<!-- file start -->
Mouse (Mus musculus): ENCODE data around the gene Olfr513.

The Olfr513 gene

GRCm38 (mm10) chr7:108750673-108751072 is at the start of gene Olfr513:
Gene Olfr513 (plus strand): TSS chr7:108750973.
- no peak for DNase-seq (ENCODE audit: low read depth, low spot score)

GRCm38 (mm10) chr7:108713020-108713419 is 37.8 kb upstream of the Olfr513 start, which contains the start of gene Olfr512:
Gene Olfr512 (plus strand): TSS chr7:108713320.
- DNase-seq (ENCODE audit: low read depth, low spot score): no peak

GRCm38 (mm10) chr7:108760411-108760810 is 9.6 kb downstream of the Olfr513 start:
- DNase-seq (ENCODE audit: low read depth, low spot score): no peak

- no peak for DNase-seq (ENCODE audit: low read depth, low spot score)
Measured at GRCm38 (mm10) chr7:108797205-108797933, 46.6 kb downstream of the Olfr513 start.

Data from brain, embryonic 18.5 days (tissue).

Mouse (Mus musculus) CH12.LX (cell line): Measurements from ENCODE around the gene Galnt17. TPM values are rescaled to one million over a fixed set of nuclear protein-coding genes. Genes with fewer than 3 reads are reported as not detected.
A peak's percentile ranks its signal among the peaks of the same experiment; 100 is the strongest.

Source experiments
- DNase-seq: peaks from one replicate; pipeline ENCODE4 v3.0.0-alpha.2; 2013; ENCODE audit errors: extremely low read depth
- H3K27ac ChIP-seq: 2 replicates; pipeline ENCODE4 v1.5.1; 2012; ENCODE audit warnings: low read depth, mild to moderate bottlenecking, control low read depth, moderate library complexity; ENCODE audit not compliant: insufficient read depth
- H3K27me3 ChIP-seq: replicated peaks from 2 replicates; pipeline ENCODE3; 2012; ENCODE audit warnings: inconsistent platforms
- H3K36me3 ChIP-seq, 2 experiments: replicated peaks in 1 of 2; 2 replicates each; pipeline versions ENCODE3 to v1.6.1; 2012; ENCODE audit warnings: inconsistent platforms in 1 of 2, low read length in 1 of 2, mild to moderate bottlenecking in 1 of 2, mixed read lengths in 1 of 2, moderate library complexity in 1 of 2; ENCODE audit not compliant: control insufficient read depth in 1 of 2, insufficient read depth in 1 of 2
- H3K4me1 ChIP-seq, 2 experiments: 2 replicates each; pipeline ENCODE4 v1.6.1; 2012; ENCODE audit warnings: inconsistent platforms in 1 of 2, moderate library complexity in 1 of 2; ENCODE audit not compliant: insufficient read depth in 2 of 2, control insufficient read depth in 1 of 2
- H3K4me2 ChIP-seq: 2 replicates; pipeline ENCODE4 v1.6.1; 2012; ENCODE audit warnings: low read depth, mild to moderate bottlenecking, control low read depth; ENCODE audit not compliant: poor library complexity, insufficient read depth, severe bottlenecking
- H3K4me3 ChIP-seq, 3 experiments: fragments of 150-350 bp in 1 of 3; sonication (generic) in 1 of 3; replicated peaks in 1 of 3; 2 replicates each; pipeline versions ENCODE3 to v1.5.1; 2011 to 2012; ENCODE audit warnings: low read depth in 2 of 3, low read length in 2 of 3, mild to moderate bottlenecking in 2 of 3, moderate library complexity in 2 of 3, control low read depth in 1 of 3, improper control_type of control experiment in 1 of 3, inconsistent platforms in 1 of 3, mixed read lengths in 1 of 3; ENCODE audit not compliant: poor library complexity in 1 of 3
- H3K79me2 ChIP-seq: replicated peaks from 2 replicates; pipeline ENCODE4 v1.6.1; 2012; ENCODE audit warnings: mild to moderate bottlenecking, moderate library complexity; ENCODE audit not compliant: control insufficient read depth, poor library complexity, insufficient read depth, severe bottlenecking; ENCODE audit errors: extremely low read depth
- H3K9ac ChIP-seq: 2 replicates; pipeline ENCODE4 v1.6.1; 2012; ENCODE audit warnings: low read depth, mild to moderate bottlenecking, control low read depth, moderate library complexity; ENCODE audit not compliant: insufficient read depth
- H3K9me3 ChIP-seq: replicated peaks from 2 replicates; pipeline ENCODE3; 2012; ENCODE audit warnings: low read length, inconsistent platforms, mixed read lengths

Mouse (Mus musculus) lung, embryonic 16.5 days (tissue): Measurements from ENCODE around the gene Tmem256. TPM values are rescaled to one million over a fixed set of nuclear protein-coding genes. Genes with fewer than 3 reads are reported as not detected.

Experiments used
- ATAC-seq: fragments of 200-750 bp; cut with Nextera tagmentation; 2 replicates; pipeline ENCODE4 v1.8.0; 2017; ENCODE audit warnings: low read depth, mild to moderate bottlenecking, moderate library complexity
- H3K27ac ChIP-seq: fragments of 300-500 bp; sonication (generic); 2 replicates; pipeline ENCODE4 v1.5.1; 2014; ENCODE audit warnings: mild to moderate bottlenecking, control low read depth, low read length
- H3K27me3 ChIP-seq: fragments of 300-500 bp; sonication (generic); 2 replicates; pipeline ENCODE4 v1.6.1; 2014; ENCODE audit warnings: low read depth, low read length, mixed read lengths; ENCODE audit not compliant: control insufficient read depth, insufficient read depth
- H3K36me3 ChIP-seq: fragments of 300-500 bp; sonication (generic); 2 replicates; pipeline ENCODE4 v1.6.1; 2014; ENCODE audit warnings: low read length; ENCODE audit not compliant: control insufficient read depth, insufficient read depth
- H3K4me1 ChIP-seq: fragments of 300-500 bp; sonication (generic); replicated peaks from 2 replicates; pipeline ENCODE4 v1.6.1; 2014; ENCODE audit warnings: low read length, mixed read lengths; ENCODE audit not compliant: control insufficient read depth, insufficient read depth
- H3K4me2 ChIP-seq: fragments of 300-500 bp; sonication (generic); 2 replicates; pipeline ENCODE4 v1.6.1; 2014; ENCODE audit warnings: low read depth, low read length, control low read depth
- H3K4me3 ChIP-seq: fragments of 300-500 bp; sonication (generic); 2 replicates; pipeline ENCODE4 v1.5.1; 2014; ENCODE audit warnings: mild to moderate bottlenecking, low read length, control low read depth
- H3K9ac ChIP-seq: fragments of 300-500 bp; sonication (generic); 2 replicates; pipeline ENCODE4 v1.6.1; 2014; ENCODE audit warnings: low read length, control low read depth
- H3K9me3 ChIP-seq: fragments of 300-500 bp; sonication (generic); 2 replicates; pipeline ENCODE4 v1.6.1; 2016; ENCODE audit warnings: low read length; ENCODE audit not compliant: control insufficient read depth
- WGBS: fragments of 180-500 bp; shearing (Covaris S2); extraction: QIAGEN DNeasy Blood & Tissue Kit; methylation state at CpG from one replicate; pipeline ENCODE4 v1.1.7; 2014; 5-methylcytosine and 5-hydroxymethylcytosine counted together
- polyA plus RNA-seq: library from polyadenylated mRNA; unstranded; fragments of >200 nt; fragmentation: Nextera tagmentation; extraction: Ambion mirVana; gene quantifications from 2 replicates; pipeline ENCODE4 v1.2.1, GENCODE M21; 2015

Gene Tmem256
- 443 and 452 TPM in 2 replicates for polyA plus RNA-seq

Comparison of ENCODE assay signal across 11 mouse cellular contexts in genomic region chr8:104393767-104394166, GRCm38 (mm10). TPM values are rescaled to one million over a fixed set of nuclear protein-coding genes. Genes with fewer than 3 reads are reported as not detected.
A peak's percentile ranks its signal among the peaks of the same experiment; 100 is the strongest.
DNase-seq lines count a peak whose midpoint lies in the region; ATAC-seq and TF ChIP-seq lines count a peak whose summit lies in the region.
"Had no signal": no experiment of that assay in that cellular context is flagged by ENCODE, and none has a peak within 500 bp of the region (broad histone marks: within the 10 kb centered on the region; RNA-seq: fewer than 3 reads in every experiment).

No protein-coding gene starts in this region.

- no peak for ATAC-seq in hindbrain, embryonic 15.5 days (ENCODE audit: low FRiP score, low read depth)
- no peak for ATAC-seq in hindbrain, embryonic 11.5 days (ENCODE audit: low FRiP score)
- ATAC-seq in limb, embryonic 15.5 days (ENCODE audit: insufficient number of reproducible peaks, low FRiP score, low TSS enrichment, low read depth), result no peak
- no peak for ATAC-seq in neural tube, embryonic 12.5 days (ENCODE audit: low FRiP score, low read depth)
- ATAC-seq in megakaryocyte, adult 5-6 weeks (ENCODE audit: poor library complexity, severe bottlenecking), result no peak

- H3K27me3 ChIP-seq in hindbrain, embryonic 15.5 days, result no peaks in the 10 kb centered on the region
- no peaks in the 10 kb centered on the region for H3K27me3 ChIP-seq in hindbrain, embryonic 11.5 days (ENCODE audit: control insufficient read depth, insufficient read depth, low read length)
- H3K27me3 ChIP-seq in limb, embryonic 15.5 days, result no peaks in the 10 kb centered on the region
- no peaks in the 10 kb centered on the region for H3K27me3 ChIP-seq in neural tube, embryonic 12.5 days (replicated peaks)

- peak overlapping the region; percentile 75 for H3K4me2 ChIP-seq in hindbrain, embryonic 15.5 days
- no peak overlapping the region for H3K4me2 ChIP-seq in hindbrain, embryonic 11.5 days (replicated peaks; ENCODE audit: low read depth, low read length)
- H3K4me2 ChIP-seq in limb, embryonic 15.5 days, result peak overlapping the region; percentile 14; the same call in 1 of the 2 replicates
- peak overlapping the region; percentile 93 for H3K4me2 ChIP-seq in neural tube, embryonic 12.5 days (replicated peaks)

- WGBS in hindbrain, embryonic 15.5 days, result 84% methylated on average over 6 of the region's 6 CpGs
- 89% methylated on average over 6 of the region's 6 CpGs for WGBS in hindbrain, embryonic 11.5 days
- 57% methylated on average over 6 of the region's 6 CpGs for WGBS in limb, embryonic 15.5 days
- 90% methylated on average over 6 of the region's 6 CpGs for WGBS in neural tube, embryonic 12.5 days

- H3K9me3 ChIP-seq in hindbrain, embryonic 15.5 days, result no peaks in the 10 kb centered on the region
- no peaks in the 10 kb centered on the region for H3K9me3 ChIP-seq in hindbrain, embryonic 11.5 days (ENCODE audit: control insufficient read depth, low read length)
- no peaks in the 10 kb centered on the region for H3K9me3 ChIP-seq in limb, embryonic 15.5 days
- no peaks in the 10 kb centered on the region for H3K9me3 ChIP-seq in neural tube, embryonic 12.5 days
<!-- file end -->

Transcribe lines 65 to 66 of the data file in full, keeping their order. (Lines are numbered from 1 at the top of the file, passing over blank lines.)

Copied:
- no peaks in the 10 kb centered on the region for H3K9me3 ChIP-seq in hindbrain, embryonic 11.5 days (ENCODE audit: control insufficient read depth, low read length)
- no peaks in the 10 kb centered on the region for H3K9me3 ChIP-seq in limb, embryonic 15.5 days